India Tomorrow presents great Indian kingdoms whose mention has been deliberately omitted from the country’s history books.
All we have ever studied in our history books has been all about the glorified history of a few kingdoms like the Mughal Dynasty, Mysore Dynasty and the various Delhi Sultanates.
In this article, India Tomorrow briefly brings out the legacy of Indian kings and dynasties under whom India progressed and flourished as a cultural, spiritual and social nation.
THE PALLAVA DYNASTY
The Pallavas ruled the area of Andhra Pradesh, Tamil Nadu and Karnataka from 275 BCE to 882 BCE with Kanchipuram as their capital.
They are famous for their architectural work with rocks which produced marvels like the Mahabalipuram temple and creating the modern form of the ancient Brahmi script which influenced the genesis of almost all Southeast Asian scripts, particularly the scripts of Thailand, Indonesia, Burma and other Southeast Asia. The Pallavas contributed greatly to the development of the Brahmi script.
THE MARATHA EMPIRE
The Marathas were a Hindu warrior group who established an empire that existed from 1674 to 1818 in the present day Maharashtra that rose to prominence by establishing ‘Hindavi Swarajya’. To the Marathas goes the credit of ending Mughal rule in India.
They ruled almost the whole of India with the exception of Andhra and Tamil Nadu and a part of Kerala. They were known to be fierce warriors of medium stature who were devout Hindus and never ate meat. Pune and Thanjavur were their capitals.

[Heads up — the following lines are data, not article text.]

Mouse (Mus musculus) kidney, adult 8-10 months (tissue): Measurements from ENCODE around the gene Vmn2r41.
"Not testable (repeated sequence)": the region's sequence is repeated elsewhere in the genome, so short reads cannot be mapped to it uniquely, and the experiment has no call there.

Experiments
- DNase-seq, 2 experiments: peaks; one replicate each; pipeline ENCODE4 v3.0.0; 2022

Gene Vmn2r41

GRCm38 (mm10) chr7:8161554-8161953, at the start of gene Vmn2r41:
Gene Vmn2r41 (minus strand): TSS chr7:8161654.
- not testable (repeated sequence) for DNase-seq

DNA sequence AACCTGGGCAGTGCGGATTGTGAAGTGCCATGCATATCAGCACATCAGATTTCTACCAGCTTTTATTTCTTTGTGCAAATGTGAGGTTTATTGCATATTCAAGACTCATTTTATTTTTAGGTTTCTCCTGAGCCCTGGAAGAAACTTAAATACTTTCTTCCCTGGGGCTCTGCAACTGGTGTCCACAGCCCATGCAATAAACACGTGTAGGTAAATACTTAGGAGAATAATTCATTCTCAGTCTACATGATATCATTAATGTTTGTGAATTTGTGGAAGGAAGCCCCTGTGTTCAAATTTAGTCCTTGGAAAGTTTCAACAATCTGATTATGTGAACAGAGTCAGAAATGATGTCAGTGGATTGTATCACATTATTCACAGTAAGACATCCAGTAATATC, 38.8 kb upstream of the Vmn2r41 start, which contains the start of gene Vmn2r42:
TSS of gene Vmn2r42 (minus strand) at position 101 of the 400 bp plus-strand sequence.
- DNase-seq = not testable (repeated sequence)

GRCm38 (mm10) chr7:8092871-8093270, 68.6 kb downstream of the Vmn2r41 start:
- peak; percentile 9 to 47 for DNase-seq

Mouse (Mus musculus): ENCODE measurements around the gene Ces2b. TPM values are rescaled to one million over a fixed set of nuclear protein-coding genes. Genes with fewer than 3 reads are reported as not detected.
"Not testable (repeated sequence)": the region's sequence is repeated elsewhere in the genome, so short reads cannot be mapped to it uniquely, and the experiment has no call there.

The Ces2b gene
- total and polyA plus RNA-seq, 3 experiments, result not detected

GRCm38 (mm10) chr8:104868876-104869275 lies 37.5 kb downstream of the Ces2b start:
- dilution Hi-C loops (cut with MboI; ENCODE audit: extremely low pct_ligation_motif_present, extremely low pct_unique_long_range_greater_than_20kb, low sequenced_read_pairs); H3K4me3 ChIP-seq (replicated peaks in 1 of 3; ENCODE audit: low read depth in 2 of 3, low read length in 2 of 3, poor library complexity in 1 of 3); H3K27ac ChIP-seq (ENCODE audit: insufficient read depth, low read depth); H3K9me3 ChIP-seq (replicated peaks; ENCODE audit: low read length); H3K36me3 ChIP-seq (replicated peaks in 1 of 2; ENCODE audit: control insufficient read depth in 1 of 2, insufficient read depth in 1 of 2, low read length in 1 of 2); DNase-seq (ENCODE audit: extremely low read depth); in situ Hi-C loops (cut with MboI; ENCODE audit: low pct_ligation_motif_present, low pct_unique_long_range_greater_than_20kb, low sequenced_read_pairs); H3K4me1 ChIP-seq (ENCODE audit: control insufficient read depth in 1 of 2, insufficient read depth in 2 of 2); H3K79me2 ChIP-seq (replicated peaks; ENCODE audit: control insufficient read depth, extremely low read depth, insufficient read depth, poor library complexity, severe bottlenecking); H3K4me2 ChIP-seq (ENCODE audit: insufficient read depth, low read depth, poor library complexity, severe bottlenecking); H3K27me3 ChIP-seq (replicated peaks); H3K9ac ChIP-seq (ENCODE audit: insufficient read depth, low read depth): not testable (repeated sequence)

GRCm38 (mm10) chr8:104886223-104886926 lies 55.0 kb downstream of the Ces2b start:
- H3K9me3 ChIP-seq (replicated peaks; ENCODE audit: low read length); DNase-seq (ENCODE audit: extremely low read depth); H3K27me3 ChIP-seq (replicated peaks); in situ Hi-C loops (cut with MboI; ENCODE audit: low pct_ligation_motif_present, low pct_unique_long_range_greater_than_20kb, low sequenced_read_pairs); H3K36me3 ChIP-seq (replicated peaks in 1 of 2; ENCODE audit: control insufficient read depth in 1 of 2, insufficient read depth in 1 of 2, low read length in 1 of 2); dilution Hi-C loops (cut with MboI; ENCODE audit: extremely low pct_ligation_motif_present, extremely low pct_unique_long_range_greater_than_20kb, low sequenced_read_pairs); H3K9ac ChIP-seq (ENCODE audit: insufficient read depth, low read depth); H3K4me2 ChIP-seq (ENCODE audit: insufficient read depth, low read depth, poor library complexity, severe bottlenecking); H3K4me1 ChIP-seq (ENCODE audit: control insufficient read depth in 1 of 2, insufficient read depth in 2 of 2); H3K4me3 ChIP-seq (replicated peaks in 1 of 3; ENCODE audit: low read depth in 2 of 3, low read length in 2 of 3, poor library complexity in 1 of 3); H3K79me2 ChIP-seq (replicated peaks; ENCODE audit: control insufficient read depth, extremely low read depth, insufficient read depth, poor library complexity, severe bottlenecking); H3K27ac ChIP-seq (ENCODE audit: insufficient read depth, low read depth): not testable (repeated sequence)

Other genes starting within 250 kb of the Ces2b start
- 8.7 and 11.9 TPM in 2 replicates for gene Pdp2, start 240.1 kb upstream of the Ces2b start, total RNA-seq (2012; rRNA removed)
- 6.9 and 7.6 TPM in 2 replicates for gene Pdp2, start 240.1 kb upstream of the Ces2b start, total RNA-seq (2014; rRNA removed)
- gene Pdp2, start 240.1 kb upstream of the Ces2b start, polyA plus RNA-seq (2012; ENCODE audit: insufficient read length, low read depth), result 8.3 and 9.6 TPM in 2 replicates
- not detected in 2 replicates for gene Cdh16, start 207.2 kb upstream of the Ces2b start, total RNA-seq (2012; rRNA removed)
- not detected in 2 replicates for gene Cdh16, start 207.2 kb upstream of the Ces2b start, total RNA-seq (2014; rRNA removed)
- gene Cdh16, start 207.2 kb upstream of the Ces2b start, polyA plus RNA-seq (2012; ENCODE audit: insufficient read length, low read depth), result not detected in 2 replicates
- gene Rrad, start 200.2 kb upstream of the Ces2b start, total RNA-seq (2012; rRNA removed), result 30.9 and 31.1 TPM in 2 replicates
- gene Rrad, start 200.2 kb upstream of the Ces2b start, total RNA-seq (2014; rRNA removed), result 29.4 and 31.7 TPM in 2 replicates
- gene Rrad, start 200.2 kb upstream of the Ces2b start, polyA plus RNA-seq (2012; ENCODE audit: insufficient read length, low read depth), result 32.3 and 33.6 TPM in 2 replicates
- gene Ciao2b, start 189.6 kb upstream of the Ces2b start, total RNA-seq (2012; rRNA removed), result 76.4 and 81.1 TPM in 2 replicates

Some of the famous rulers include Chhatrapati Shivaji, Baji Rao 1 and Rajaram Chhatrapati.
THE VIJAYANAGARA EMPIRE
The Vijayanagara Empire lasted for three centuries from 1336 to 1660 before losing it to the Deccan sultanates. This period is said to be the golden period for the Telugu and Kannada cultures as they have established many monuments across South India and enabled fine arts and literature to reach new heights in Kannada, Telugu, Tamil and Sanskrit, while Carnatic music evolved into its current form. They ruled the whole south India with Vijayanagara as their capital city.
Srikrishna Devaraya was the famous king of Vijayanagara samrajya. He was a devotee of Lord Venkateshwara and the diamonds and gold we see on lord Balaji in Tirumala are mostly his donations. It was known that the Vijayanagara kingdom was equal to the rule of Lord Sri ram where people where happy and prosperous. He was called as “Kannada Rajya Rama Ramana” (Lord of the Kannada empire) and Andhra Bhoja.
THE KINGDOM OF COCHIN
The Cochin kingdom lasted for 7 centuries from the early 1200s to 1947, surviving every foreign invasion. They were excellent negotiators and tacticians. They formed relations with all their surrounding kingdoms and played their cards wisely. Their capital changed over time but they mainly ruled in the areas surrounding Cochin.